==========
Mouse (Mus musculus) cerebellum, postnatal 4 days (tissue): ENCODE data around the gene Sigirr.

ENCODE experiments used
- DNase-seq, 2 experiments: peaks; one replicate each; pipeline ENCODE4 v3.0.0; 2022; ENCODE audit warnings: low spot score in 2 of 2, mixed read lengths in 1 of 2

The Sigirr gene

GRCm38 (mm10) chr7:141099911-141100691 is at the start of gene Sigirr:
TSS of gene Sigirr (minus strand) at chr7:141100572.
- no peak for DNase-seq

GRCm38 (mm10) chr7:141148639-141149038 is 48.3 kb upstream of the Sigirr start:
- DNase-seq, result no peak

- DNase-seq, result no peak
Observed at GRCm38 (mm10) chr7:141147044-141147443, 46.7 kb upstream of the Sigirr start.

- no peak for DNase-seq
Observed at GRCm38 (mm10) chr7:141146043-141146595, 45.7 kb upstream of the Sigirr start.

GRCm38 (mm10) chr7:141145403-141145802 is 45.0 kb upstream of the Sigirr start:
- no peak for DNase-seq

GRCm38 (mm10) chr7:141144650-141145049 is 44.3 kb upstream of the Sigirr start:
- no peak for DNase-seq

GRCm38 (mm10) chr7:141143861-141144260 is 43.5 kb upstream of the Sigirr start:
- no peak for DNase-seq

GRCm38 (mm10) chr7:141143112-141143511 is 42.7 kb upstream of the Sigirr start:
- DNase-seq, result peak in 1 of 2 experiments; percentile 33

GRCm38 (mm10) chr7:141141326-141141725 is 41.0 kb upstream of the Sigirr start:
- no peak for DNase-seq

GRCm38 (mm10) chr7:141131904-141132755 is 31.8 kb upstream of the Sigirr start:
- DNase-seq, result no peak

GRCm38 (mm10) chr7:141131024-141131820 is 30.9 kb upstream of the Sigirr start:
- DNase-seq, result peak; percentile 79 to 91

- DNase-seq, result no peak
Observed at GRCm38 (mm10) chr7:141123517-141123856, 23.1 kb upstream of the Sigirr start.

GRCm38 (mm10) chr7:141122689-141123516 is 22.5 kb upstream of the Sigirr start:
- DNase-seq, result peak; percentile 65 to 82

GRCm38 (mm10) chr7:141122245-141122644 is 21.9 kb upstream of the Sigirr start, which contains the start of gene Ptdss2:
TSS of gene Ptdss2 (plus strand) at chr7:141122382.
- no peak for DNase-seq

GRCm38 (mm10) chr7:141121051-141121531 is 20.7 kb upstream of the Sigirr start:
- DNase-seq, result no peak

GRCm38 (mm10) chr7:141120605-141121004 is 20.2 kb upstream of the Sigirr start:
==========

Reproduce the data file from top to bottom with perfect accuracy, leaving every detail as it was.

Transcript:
Mouse (Mus musculus) cerebellum, postnatal 4 days (tissue): ENCODE data around the gene Sigirr.

ENCODE experiments used
- DNase-seq, 2 experiments: peaks; one replicate each; pipeline ENCODE4 v3.0.0; 2022; ENCODE audit warnings: low spot score in 2 of 2, mixed read lengths in 1 of 2

The Sigirr gene

GRCm38 (mm10) chr7:141099911-141100691 is at the start of gene Sigirr:
TSS of gene Sigirr (minus strand) at chr7:141100572.
- no peak for DNase-seq

GRCm38 (mm10) chr7:141148639-141149038 is 48.3 kb upstream of the Sigirr start:
- DNase-seq, result no peak

- DNase-seq, result no peak
Observed at GRCm38 (mm10) chr7:141147044-141147443, 46.7 kb upstream of the Sigirr start.

- no peak for DNase-seq
Observed at GRCm38 (mm10) chr7:141146043-141146595, 45.7 kb upstream of the Sigirr start.

GRCm38 (mm10) chr7:141145403-141145802 is 45.0 kb upstream of the Sigirr start:
- no peak for DNase-seq

GRCm38 (mm10) chr7:141144650-141145049 is 44.3 kb upstream of the Sigirr start:
- no peak for DNase-seq

GRCm38 (mm10) chr7:141143861-141144260 is 43.5 kb upstream of the Sigirr start:
- no peak for DNase-seq

GRCm38 (mm10) chr7:141143112-141143511 is 42.7 kb upstream of the Sigirr start:
- DNase-seq, result peak in 1 of 2 experiments; percentile 33

GRCm38 (mm10) chr7:141141326-141141725 is 41.0 kb upstream of the Sigirr start:
- no peak for DNase-seq

GRCm38 (mm10) chr7:141131904-141132755 is 31.8 kb upstream of the Sigirr start:
- DNase-seq, result no peak

GRCm38 (mm10) chr7:141131024-141131820 is 30.9 kb upstream of the Sigirr start:
- DNase-seq, result peak; percentile 79 to 91

- DNase-seq, result no peak
Observed at GRCm38 (mm10) chr7:141123517-141123856, 23.1 kb upstream of the Sigirr start.

GRCm38 (mm10) chr7:141122689-141123516 is 22.5 kb upstream of the Sigirr start:
- DNase-seq, result peak; percentile 65 to 82

GRCm38 (mm10) chr7:141122245-141122644 is 21.9 kb upstream of the Sigirr start, which contains the start of gene Ptdss2:
TSS of gene Ptdss2 (plus strand) at chr7:141122382.
- no peak for DNase-seq

GRCm38 (mm10) chr7:141121051-141121531 is 20.7 kb upstream of the Sigirr start:
- DNase-seq, result no peak

GRCm38 (mm10) chr7:141120605-141121004 is 20.2 kb upstream of the Sigirr start: